$this->config('welcome.adminsettings')
      ->set('welcome_message', $form_state->getValue('welcome_message'))
      ->save();
  }
}

This example is in a file called MessagesForm.php which is in a folder called Form in a custom module.

When creating a simple configuration form, you should extend DrupalCoreFormConfigFormBase. ConfigFormBase is a base class that is used to implement system configuration forms. In other cases, you can extend the more generic FormBase class.

The following methods are used:

  • getEditableConfigNames() - gets the configuration name
  • getFormId() - returns the form’s unique ID
  • buildForm() - returns the form array
  • validateForm() - validates the form
  • submitForm() - processes the form submission

Form field array

The form is defined as an array, just like it is in Drupal 7.

Drupal 8 form field array:

$config = $this->config('welcome.adminsettings');
$form['welcome_message'] = array(
  '#type' => 'textarea',
  '#title' => $this->t('Welcome message'),
  '#description' => $this->t('Welcome message display to users when they login'),
  '#default_value' => $config->get('welcome_message'),
);

Drupal 7 form field array:

$form['welcome_message'] = array(
    '#type' => 'textarea',
    '#title' => t('Welcome message'), 
    '#description' => t('Welcome message display to users when they login'),
    '#default_value' => variable_get('welcome_message', 'welcome'),
  );

As you can see, the forms are almost identical. The main difference is the default value. Where Drupal 7 uses variable_get() to get the saved variable value from the database, Drupal 8 uses $config->get. Drupal 8 uses configuration objects instead of variables for simple admin forms like this. This code calls the get() method with the name of a configuration object property to get, which is welcome_message.

$config = $this->config('welcome.adminsettings');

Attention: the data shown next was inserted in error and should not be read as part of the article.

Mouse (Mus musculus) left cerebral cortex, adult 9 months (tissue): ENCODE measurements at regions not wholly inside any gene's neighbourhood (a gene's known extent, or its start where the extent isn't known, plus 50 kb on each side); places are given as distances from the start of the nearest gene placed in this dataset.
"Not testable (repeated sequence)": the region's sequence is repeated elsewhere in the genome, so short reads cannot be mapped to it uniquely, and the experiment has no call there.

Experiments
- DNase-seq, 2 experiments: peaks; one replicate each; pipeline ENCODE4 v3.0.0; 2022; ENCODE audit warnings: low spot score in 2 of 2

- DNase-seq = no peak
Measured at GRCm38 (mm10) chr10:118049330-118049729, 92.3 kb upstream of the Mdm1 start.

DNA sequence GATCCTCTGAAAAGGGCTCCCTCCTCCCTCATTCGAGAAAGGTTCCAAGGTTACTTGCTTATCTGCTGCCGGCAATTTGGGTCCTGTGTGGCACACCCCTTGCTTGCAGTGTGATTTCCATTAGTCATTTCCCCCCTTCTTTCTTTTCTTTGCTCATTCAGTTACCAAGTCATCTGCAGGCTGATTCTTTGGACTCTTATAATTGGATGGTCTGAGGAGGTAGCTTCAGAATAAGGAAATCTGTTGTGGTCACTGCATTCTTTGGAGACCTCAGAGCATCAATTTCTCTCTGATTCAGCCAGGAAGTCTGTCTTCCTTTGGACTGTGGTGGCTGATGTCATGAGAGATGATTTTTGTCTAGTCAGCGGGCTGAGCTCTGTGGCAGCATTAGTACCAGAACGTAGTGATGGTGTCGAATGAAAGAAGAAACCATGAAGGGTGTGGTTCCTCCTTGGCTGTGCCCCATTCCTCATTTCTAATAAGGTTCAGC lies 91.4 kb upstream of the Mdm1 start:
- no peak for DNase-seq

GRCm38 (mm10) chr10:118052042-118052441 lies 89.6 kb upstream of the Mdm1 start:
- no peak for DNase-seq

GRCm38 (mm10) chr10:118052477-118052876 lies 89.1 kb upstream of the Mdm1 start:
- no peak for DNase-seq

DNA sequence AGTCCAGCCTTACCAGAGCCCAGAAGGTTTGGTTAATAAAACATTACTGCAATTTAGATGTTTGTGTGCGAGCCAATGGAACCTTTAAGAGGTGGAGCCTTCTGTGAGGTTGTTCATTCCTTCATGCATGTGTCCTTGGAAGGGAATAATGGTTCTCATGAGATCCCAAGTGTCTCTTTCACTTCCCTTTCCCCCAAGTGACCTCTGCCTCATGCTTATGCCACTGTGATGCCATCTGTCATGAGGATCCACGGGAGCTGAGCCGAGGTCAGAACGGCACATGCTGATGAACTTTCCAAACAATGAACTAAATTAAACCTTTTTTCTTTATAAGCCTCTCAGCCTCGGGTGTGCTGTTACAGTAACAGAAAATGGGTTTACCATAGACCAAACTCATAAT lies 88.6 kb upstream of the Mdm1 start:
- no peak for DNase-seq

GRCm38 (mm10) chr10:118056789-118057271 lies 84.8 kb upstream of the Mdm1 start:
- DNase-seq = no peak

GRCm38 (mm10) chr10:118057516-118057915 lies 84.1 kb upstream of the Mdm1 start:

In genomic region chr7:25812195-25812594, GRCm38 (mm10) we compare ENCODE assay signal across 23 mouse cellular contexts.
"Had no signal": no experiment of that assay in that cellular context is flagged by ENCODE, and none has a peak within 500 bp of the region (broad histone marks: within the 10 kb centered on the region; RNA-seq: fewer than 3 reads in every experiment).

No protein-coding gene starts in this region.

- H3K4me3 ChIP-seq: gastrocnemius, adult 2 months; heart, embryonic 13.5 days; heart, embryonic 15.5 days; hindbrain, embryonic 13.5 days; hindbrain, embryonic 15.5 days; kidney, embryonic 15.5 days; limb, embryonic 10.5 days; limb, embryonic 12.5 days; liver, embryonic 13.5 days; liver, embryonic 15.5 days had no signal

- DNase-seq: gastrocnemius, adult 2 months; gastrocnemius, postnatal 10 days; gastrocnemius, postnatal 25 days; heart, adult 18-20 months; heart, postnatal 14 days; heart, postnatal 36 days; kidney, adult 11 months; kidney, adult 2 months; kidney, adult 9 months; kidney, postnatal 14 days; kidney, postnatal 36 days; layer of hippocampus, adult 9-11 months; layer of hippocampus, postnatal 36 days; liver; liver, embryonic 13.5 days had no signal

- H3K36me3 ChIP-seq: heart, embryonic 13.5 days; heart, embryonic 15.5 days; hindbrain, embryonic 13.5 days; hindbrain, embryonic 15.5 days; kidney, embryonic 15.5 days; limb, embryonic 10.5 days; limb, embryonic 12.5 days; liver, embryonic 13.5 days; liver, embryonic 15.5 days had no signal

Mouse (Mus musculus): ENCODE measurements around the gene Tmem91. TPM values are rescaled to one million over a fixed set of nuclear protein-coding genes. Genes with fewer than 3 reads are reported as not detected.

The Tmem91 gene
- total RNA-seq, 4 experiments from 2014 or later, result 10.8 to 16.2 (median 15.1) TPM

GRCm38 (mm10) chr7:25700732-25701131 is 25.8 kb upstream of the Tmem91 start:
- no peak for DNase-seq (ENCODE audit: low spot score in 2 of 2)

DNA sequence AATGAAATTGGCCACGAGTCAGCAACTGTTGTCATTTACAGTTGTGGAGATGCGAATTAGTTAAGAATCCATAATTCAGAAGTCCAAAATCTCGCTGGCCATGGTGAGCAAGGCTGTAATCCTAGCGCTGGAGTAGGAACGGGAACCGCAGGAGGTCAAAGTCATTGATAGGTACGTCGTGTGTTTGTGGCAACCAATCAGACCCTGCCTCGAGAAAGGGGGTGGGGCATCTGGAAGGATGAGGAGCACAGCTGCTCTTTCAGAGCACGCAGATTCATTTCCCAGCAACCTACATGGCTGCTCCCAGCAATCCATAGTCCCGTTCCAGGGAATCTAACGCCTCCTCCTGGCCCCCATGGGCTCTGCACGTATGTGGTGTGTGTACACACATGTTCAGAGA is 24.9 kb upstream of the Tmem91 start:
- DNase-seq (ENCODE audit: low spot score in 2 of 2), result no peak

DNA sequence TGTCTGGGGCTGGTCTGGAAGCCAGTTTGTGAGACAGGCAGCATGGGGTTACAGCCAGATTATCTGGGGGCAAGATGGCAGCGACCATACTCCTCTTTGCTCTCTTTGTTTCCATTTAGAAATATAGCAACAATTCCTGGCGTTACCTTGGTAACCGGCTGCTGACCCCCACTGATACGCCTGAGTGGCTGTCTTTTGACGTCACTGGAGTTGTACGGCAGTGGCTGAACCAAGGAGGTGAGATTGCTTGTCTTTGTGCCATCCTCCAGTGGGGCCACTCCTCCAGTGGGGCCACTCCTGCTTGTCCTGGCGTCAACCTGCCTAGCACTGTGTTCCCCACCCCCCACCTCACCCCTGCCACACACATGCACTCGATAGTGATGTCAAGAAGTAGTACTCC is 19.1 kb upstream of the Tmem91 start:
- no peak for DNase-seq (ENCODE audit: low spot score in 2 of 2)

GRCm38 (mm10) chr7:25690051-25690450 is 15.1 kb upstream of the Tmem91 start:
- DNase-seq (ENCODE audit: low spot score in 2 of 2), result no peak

This initialises the config variable. ‘welcome.adminsettings' is the module's configuration name, so this will load the admin settings.  

'#default_value' => $config->get('welcome_message'),

The default value is returned from the configuration object. It calls the get() method with the name of the property to get, which is welcome_message.

Saving the data

As mentioned above, Drupal 8 uses configuration objects to save the data.

The submitForm() method is responsible for saving the form data when the form is submitted.

  /**
   * {@inheritdoc}
   */
  public function submitForm(array &$form, FormStateInterface $form_state) {
    parent::submitForm($form, $form_state);

    $this->config('welcome.adminsettings')
      ->set('welcome_message', $form_state->getValue('welcome_message'))
      ->save();
  }

The configuration item is saved in the submitForm() method. Let’s break this down line by line:

  • $this is the admin settings form class.
  • -> is an object operator
  • config('welcome.adminsettings’): 'welcome.adminsettings' is the name of the module's configuration.
  • ->set('welcome_message', $form_state->getValue('welcome_message’)): here it is setting ‘welcome_message’ and gets the values from the form state.
  • ->save: save the form data.

In Drupal 7, you don't need a submit function for a simple admin form because system_settings_form() will take care of submitting and saving the form data.

Next steps

In the next few weeks, I will share a complete walk through of creating an admin form in Drupal 8, including the route, menu item and a look at how the data is saved in the database. If you don't want to miss out on that, jump on my newsletter